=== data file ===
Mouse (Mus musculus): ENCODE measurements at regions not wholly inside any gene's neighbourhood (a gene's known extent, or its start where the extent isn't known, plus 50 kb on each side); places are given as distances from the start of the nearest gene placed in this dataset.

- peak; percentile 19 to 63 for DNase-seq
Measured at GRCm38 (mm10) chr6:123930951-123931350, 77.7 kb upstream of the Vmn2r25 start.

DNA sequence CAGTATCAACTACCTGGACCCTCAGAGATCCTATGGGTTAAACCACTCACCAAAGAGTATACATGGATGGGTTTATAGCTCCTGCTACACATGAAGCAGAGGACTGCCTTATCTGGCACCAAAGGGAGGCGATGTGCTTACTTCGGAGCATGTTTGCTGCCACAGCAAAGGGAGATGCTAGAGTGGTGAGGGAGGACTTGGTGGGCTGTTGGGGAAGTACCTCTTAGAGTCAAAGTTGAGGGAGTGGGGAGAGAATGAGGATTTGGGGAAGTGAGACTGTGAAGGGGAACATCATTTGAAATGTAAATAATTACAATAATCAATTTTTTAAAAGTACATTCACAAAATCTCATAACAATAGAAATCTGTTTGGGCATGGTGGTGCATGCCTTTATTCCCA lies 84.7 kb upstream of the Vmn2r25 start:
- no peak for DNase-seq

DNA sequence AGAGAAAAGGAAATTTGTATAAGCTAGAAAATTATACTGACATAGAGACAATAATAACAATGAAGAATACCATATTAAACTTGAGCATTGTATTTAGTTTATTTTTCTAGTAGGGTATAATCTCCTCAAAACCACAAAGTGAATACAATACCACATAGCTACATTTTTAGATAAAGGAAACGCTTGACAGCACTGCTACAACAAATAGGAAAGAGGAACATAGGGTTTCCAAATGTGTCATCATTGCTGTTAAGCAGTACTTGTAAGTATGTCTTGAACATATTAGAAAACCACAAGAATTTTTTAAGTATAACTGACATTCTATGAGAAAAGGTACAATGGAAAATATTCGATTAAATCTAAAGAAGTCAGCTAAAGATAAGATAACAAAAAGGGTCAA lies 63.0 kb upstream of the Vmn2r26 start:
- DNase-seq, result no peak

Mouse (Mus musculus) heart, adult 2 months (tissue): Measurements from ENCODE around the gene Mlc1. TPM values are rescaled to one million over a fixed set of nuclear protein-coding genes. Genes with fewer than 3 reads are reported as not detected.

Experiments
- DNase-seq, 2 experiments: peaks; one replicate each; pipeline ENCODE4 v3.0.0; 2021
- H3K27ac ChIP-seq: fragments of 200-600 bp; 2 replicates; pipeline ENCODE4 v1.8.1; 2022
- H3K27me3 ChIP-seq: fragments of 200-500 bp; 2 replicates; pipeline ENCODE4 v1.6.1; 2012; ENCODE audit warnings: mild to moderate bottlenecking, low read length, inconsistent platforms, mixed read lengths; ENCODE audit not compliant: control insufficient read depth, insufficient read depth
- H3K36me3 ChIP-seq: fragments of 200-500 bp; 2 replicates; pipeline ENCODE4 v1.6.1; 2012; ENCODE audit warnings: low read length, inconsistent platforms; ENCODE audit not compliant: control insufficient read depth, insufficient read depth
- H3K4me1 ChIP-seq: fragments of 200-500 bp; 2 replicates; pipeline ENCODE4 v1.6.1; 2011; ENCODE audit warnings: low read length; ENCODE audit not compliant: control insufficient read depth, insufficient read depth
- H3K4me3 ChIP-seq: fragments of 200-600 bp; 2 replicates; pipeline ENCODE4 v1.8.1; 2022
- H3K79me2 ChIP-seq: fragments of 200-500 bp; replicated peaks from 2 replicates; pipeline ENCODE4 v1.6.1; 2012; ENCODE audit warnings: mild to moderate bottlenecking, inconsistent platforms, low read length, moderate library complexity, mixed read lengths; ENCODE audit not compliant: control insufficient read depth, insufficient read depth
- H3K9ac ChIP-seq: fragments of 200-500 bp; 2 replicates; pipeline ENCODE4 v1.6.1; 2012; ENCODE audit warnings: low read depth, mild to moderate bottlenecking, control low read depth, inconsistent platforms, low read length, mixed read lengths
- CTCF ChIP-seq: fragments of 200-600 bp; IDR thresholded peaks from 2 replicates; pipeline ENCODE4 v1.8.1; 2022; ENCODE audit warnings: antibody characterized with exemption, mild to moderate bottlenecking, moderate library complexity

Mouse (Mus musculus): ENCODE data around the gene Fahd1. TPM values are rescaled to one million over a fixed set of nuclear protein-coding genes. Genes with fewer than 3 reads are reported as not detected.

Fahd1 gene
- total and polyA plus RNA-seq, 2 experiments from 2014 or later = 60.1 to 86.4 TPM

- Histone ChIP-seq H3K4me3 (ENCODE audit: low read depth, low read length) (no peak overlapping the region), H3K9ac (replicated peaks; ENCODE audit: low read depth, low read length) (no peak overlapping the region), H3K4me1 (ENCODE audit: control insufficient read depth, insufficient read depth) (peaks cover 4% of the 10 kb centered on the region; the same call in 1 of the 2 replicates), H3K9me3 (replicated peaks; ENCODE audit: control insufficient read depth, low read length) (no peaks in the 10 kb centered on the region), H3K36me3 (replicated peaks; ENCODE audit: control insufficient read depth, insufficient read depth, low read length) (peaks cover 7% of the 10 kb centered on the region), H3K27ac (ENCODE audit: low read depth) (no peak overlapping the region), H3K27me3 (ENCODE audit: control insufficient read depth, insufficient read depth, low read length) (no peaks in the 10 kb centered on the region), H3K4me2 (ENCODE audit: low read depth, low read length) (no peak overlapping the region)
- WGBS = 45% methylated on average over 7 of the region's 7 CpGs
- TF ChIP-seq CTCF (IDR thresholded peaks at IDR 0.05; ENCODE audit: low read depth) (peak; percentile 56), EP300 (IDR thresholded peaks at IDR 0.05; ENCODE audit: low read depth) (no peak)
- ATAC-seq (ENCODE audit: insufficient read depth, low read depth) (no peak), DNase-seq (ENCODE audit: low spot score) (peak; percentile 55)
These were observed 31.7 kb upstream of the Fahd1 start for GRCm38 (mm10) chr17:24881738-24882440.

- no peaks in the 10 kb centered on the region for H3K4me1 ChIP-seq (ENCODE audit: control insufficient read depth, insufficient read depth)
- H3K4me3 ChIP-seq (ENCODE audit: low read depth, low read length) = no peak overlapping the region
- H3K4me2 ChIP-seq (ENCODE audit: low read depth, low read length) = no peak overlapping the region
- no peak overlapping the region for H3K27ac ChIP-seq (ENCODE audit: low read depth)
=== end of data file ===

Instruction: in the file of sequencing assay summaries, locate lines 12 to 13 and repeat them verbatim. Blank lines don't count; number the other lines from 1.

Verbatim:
- H3K27me3 ChIP-seq: fragments of 200-500 bp; 2 replicates; pipeline ENCODE4 v1.6.1; 2012; ENCODE audit warnings: mild to moderate bottlenecking, low read length, inconsistent platforms, mixed read lengths; ENCODE audit not compliant: control insufficient read depth, insufficient read depth
- H3K36me3 ChIP-seq: fragments of 200-500 bp; 2 replicates; pipeline ENCODE4 v1.6.1; 2012; ENCODE audit warnings: low read length, inconsistent platforms; ENCODE audit not compliant: control insufficient read depth, insufficient read depth